Things got better.
We left Boise at 6 a.m. on June 17, and drove nonstop to the F.E. warren AFB outside of Cheyenne Wyoming. The base is home to 150 Minuteman III ICBMs, which explains both the puzzling absence of runways as well as why the facility nevertheless qualifies as an Air Force Base. The base has a scouting program, and maintains a scout hut to house scouting activities. We arranged to use it as a flop, even though this required us to leave Cheyenne by 4:45 the next morning in order to arrive at Philmont by 11:00 a.m.
We arrived at the Philmont welcome center at 10:45 a.m. on June 18, a full 15 minutes before our deadline. We were met by an enthusiastic staff who seemed pleased that we had decided to spend part of our summer on the Ranch. After some preliminary paper shuffling our assigned Ranger, JS, appeared, and we were directed to our tent assignments in the “trail Bound” section of tent city. Tent city is quite a sight, and it is easy to get lost in it if one forgets, as I did, to note the row and number of the tent to which you are assigned. Interspersed through this field of platform tents are a number of permanent bath houses, each specifically signed for youth males, youth females, adult males and adult females. Due to drought, water conservation practices were in force, and we were all encouraged to take Navy showers.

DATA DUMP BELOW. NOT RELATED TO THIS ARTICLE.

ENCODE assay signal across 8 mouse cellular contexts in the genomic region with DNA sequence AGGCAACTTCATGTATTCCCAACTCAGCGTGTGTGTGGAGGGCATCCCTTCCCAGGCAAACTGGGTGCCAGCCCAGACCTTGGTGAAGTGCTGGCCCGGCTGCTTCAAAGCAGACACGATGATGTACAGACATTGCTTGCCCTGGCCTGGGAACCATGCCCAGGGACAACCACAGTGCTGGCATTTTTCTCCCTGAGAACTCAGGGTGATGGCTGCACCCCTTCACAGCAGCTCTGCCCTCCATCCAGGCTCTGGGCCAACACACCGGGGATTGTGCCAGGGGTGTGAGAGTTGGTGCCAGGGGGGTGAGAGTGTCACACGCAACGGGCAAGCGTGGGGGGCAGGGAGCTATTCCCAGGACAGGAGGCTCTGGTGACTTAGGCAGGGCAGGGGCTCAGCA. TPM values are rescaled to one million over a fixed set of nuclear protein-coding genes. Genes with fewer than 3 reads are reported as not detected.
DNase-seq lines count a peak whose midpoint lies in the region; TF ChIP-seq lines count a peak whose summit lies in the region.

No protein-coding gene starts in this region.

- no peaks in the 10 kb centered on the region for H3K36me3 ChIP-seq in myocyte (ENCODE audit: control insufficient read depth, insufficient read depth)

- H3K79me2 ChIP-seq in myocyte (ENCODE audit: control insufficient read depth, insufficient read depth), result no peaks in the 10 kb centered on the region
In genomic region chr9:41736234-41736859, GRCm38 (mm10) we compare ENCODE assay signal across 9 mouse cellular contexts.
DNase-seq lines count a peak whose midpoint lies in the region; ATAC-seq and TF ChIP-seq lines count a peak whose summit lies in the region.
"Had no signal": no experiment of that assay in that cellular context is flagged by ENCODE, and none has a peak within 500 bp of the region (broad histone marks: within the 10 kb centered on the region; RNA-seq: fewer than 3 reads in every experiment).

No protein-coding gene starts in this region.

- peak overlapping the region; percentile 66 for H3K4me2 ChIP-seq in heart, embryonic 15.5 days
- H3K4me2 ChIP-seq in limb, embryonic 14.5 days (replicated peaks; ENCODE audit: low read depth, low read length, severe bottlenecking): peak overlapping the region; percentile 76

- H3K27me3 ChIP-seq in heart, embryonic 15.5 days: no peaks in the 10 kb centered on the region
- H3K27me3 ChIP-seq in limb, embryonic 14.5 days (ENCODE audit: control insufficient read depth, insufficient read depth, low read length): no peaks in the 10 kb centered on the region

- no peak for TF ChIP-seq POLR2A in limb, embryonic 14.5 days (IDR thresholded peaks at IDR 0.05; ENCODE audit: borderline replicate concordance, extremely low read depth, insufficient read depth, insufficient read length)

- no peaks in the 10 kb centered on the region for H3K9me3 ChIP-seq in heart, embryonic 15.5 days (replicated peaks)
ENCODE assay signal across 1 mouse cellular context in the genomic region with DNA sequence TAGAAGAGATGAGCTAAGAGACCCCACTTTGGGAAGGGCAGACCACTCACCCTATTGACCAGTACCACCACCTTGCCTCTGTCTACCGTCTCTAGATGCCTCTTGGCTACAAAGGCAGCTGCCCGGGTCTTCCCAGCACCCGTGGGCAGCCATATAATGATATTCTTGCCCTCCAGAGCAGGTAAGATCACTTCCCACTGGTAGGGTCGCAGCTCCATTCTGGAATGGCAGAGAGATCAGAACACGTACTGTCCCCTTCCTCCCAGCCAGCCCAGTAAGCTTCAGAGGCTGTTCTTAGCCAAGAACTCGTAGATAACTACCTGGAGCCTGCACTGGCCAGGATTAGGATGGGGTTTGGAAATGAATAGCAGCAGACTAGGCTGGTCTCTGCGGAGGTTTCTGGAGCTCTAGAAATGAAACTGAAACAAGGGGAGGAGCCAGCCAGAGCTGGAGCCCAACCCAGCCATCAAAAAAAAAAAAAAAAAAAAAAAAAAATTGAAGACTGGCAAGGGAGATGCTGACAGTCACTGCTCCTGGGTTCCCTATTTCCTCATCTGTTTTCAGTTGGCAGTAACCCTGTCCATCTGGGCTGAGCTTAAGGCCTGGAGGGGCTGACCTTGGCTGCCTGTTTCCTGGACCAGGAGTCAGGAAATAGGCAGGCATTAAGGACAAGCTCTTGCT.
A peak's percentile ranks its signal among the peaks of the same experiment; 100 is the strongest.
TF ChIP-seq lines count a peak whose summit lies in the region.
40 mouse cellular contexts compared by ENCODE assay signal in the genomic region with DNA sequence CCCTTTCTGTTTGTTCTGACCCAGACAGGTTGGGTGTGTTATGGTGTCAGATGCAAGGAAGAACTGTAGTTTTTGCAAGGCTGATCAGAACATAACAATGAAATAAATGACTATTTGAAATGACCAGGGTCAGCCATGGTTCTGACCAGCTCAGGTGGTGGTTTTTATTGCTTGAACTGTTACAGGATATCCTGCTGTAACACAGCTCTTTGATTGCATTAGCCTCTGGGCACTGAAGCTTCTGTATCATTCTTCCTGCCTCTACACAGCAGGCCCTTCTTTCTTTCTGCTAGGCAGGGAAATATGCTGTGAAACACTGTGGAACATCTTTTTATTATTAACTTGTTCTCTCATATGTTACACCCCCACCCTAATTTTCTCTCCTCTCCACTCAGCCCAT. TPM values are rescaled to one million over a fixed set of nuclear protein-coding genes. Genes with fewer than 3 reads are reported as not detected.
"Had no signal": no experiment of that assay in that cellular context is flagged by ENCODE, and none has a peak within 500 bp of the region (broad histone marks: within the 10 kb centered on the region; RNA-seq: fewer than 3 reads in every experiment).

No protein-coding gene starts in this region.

Headquarters seen from Tooth Ridge. Tent city is readily visible on the right.